(2 of 2)
3:50 pm Film three comes to a close. (I almost said film four. I'm losing track of time already.) There's a couple dudes in the lobby standing against the wall, just staring into space. Very appropriate. Six hours of movies is slightly affecting my mood. No headache yet, but like an ambulance, I can feel it coming five blocks away. The films have been well timed so far. Cute (Toy Story 3), Quiet/Introspective (127 Hours), Funny/Sexy (The Kids Are All Right). We're about to move into Slow/Linguistically Complex with True Grit.
Right now, a couple of guys from the theater are standing up front. The lights are up and they're asking Oscar trivia questions. The best part about this is that the lights are up. Now its easy to see how much of a disaster this theater looks like. When one of the movie ushers comes in to clean up, someone tells her it's not even worth it. A kid I take to be a college student walks past and says, "It smells like 600 people just sitting and rotting away in here."
I run into Mark and Greg again. They're the two guys who have done this for four years now. They give me one of the spare patches that they've attached to the back of their t-shirts. It reads, "2011 Best Picture Showcase. 24 Hours, 10 Movies, No Mercy. If watching movies 24 hours is wrong I don't want to be right." I'm not sure if I want to be wrong or right, but their devotion is heartening.
1:40 pm You know it's gonna happen, but that arm-cutting scene still comes out of nowhere. A few people scream. Like not just gasp, but scream loudly. It's awesome. Otherwise, the crowd is really, really silent. A real theater of film lovers. No stupid shenanigans with talking in cell phones, etc. I once came to this very theater to see a midnight showing of King Kong. Worst. Screening. Ever. People talking for three hours straight. After 127 Hours breaks, we have a half hour until the next film. I dash to the concession counter to get a pepperoni pizza and Raisinets, my first movie theater food of the day. To my left, about 20 people stand on line for five minutes before realizing that no one is at the register. After housing my pizza, I talk to two men wearing T-shirts touting their experience with Oscar-movie marathons. This will be their fourth in a row, starting in 2008 at an event in Farmington, Conn. Their advice for me? Take it easy on the soda. I plan to talk to them some more later. Up next, The Kids Are All Right.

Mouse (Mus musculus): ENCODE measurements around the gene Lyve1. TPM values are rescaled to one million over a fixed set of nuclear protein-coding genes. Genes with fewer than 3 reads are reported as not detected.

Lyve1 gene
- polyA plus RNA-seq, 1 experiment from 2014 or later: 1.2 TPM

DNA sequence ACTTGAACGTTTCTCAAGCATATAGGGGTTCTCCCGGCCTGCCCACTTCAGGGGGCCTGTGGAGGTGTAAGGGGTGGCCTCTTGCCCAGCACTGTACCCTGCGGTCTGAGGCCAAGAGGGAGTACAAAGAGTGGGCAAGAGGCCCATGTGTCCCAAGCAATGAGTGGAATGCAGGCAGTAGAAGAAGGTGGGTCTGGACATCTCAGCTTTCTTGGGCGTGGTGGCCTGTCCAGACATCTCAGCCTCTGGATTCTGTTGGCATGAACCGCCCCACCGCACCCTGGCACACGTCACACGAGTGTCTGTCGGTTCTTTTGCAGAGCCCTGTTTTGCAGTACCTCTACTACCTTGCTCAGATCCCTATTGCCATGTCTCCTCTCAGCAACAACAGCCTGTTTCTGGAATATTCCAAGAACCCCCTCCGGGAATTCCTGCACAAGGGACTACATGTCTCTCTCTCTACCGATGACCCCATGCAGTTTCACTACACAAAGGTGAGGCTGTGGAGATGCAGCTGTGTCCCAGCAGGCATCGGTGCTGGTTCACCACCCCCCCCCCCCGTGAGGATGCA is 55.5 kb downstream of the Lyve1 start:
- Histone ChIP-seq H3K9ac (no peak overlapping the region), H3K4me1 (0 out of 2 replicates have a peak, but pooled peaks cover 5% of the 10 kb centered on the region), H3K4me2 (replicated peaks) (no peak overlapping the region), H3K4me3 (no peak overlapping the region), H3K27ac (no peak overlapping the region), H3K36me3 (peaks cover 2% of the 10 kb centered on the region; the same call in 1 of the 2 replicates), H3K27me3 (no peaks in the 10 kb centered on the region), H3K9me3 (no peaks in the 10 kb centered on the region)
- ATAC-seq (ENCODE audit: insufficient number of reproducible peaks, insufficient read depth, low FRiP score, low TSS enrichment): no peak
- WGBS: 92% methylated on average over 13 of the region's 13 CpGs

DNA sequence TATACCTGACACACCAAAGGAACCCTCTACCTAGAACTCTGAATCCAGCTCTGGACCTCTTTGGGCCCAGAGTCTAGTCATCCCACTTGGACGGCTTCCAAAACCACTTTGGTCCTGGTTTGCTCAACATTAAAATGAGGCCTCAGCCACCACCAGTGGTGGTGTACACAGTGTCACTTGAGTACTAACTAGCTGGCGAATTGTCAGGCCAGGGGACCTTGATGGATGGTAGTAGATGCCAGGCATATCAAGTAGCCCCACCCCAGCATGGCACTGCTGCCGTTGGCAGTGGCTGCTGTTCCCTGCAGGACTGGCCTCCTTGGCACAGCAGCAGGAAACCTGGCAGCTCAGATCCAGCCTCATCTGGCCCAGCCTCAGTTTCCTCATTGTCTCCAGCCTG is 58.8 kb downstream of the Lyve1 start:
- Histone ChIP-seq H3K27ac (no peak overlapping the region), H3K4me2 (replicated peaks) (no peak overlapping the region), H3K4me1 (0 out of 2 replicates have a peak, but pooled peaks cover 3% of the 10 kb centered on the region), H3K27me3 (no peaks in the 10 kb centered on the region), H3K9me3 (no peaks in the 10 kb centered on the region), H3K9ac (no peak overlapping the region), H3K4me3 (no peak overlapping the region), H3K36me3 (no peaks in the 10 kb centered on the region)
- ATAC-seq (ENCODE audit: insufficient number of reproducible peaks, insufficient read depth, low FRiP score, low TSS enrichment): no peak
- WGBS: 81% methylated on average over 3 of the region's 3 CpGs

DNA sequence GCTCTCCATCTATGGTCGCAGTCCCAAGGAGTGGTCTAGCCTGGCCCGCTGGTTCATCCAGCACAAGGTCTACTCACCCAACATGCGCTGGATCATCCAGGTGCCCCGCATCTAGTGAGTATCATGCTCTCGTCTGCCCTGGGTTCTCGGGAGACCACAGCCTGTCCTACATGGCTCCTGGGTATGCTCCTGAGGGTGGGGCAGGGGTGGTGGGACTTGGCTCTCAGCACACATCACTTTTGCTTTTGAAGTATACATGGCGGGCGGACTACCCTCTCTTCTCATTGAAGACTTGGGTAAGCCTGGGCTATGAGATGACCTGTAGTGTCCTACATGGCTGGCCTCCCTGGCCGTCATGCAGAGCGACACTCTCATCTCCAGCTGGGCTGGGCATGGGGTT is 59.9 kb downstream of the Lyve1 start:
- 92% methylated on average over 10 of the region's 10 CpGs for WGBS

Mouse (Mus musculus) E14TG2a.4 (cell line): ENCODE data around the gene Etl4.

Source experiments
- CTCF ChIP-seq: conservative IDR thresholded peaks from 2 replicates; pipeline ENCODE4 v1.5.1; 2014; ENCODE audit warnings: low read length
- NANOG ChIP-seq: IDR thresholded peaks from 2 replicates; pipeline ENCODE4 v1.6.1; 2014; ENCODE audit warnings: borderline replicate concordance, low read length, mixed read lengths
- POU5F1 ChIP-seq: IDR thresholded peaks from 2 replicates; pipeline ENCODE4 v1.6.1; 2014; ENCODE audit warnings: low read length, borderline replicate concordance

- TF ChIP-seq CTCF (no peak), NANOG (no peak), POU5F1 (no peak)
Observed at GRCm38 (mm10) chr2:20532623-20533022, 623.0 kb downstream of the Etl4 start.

11:45 am One down, nine left. Toy Story 3 was a smart way to open this. Full of more laughs than I remember, and the audience is completely into it. Spirits are high. Then the movie ends and dozens of people head into the lobby to get their first sodas of the day. The lines are troubling. Two rows ahead of me, a woman is wearing a blue snuggie covered in white stars and crescent moons. She seems foolish now, but I suspect she'll be the smart one 8 hours from now. Next up, 127 Hours. I'm already hungry.
9:55 am I skip the line. (This is New York, after all.) Have scored an aisle seat near the exit. I plan to hold onto this seat all day and all night. Everyone in the theater is excited; half of the theater (including myself) is holding some kind of phone, checking in on Facebook or possibly Foursquare. Many people have bags (full of food, I assume I just bought two large waters for nine bucks. Outrageous.) I've already seen three people with pillows. I should have brought a pillow.
9:30 am I arrive at 9:10 and the line already reaches three storefronts down, to an Applebee's happily playing loud adult contemporary hits. It is freezing out here. My plan to dress lightly because I'd be indoors the entire day and night is not paying off right now. After 25 minutes, the line reaches down past the Dave and Busters to the Ripley's Believe It Or Not. Across the street and down a bit, a shorter line stretches outside of the Spider-Man musical. I wonder who is going to have a better day, us or them. They finally let us in. Apparently, everyone else came last night to pick up their tickets in advance. After getting mine from the automated machine, I'm now basically at the back of the line. With the Ripley's Believe It Or Not People. My seats are going to be great.